The internet is increasingly becoming an echo chamber in which websites tailor information according to the preferences they detect in each viewer. When some users search the word “Egypt,” they may get the latest news about the revolution, others might only see search results about Egyptian vacations.
This is a great issue that we should be discussing. While these technologies are getting to know us better and better with each visit, this knowledge ends up catering to our immediate tastes, which often results in a sort of tunnel vision approach to content delivery. At one time, people fretted over this aspect of communities (social networks), but I’m much more concerned about corporations catering to their perceptions of my desires and, even scarier, the lack of information gathering on these topics that are seen as less desirable.
Moodle 2+ has been a nightmare and I don’t see it improving…ever. I’m going to ditch it as soon as it’s convenient to do so. However, it could be worse. I could be forced to use Blackboard 🙂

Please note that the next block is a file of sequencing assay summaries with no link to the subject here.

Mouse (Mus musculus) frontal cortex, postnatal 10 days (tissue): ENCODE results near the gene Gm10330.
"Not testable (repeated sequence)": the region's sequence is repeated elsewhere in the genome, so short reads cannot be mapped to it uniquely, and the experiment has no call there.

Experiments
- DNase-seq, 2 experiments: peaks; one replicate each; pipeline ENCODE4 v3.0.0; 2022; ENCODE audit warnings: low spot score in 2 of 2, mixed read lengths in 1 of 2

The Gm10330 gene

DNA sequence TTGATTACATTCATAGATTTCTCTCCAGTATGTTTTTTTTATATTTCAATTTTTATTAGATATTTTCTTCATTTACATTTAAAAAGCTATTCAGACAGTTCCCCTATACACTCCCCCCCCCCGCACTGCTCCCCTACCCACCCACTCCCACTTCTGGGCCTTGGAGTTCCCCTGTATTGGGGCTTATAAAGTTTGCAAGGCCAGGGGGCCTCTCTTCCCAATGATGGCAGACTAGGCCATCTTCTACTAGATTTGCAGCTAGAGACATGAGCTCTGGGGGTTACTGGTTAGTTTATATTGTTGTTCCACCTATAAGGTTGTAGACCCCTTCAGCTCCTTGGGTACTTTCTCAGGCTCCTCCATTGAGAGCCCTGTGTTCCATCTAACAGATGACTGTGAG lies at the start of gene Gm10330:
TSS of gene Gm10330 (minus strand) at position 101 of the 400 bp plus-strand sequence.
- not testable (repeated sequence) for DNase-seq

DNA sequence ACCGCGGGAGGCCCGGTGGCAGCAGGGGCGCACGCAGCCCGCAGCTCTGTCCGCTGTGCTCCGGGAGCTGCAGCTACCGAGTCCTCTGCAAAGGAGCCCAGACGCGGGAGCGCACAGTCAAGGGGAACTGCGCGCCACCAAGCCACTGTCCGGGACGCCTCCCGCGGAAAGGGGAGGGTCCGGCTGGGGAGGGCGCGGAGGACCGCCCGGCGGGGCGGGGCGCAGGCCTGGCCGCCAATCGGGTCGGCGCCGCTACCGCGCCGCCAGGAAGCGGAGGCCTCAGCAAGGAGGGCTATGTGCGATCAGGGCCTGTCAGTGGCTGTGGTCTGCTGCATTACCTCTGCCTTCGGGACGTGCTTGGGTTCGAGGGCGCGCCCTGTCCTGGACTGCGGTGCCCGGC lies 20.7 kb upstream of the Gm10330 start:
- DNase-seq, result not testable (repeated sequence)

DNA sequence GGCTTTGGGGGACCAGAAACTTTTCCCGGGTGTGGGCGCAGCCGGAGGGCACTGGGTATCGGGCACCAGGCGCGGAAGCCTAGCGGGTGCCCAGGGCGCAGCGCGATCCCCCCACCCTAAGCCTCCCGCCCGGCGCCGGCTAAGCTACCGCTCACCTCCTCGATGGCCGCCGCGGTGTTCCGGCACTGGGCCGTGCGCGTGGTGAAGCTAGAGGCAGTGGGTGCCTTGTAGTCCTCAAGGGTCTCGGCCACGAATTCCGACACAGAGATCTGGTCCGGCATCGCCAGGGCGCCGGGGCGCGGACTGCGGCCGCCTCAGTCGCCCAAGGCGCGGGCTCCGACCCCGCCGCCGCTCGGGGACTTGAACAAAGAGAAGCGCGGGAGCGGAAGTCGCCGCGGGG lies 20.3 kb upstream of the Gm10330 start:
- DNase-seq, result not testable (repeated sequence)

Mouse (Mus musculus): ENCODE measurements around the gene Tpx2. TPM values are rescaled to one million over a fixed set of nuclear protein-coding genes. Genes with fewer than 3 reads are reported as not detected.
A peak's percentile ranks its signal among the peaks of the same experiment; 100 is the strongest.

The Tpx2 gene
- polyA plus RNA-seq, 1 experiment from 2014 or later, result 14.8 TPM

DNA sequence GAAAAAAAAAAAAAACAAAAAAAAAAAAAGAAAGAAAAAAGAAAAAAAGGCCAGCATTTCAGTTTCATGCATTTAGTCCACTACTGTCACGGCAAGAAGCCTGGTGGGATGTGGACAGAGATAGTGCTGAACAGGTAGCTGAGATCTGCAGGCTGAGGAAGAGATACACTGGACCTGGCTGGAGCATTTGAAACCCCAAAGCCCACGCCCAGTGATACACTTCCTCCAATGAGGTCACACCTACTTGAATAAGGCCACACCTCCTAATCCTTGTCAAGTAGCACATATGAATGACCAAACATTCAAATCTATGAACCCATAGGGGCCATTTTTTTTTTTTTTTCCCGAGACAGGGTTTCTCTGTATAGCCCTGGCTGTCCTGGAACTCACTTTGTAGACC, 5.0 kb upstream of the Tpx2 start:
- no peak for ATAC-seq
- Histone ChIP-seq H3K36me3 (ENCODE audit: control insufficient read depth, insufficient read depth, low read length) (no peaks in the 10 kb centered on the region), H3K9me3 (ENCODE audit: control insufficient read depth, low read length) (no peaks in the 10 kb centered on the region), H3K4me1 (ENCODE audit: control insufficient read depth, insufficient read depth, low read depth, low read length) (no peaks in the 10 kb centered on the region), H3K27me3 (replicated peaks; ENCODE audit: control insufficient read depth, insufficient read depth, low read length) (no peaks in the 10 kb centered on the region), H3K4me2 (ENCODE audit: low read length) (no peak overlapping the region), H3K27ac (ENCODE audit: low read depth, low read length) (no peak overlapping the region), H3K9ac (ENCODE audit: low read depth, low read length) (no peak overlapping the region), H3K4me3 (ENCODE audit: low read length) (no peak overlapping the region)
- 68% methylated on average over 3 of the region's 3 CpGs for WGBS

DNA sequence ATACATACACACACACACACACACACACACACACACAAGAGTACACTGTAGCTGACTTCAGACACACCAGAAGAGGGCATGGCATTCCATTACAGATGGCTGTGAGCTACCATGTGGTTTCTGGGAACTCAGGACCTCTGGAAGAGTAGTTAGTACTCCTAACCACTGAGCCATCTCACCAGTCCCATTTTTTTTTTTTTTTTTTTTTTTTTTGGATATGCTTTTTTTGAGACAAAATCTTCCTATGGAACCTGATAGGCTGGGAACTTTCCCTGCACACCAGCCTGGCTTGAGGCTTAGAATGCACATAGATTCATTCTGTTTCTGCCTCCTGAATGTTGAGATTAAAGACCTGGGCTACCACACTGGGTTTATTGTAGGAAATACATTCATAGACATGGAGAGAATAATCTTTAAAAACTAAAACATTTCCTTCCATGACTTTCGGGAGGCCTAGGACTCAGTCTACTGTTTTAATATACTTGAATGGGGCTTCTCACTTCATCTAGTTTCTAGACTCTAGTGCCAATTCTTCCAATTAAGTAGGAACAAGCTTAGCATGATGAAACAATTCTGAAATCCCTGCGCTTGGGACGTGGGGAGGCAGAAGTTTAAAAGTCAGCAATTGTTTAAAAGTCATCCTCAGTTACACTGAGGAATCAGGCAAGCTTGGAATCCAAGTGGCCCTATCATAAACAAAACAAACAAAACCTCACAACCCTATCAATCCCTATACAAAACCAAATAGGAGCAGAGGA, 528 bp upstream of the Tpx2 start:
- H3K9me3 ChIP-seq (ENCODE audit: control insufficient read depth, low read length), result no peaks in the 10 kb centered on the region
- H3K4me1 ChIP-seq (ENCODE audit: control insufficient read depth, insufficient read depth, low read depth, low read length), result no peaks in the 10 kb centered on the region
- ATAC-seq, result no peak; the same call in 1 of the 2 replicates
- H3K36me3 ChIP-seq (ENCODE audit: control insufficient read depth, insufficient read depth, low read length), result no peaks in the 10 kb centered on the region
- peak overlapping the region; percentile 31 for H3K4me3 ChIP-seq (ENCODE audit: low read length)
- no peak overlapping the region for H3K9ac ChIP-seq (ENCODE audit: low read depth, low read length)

This is a fun student project pimping the virtues of Moodle.
Give children feedback to improve standards in school, says new guide
Reducing class sizes or setting homework contribute little to raise standards, research finds
Jeevan Vasagar, education editor
So, methods win out. Who woulda guessed? 🙂
I had a professor at Indiana who swore up and down that class size was the only thing that has made a difference. I repeated that time after time, until I was cornered and asked, “Where is the evidence?” Then I found that there isn’t much. In fact, there is a lot that says there is no difference.
Now I know what should have been clear before. If anything makes a difference, methods do. It’s not how many students are in the class, but rather what you do with them in the class.
Now, these are differences based on test scores and we all know that test scores don’t mean much, right? You do know that, right? The fact is that the test scores they use are reliable, not necessarily valid.